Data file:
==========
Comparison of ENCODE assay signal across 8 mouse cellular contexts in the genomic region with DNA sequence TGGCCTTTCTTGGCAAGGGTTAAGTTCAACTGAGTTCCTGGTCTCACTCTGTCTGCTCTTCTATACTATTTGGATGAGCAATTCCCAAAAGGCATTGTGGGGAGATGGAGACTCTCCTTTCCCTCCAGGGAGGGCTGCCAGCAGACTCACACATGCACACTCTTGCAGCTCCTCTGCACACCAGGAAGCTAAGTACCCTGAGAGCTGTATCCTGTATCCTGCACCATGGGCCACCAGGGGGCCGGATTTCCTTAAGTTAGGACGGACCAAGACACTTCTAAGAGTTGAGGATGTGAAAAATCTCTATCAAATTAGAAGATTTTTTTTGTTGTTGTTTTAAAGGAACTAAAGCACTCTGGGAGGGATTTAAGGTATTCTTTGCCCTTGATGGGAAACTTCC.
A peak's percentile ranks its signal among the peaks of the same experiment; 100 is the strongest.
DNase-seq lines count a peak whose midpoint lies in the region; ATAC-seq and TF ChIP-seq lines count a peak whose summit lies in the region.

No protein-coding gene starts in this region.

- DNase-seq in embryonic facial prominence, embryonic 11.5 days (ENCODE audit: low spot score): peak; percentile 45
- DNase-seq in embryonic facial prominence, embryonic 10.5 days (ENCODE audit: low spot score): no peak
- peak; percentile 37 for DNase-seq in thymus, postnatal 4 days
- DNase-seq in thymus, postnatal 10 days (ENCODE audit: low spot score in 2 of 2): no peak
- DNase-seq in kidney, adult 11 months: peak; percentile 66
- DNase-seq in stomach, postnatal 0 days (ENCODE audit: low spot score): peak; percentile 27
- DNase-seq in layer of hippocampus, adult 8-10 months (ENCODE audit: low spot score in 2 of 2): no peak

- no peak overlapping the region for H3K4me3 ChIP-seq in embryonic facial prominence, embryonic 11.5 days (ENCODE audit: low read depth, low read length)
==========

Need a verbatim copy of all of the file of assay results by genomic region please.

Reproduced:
Comparison of ENCODE assay signal across 8 mouse cellular contexts in the genomic region with DNA sequence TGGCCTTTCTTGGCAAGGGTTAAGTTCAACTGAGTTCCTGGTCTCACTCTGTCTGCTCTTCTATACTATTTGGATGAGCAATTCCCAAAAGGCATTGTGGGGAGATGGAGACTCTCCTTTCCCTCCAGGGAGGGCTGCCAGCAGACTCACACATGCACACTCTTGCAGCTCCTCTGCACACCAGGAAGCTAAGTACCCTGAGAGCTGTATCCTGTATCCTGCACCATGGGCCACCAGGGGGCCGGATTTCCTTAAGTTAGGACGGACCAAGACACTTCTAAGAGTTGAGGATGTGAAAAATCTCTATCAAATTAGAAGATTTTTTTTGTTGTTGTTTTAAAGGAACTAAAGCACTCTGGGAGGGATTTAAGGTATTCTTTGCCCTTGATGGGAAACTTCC.
A peak's percentile ranks its signal among the peaks of the same experiment; 100 is the strongest.
DNase-seq lines count a peak whose midpoint lies in the region; ATAC-seq and TF ChIP-seq lines count a peak whose summit lies in the region.

No protein-coding gene starts in this region.

- DNase-seq in embryonic facial prominence, embryonic 11.5 days (ENCODE audit: low spot score): peak; percentile 45
- DNase-seq in embryonic facial prominence, embryonic 10.5 days (ENCODE audit: low spot score): no peak
- peak; percentile 37 for DNase-seq in thymus, postnatal 4 days
- DNase-seq in thymus, postnatal 10 days (ENCODE audit: low spot score in 2 of 2): no peak
- DNase-seq in kidney, adult 11 months: peak; percentile 66
- DNase-seq in stomach, postnatal 0 days (ENCODE audit: low spot score): peak; percentile 27
- DNase-seq in layer of hippocampus, adult 8-10 months (ENCODE audit: low spot score in 2 of 2): no peak

- no peak overlapping the region for H3K4me3 ChIP-seq in embryonic facial prominence, embryonic 11.5 days (ENCODE audit: low read depth, low read length)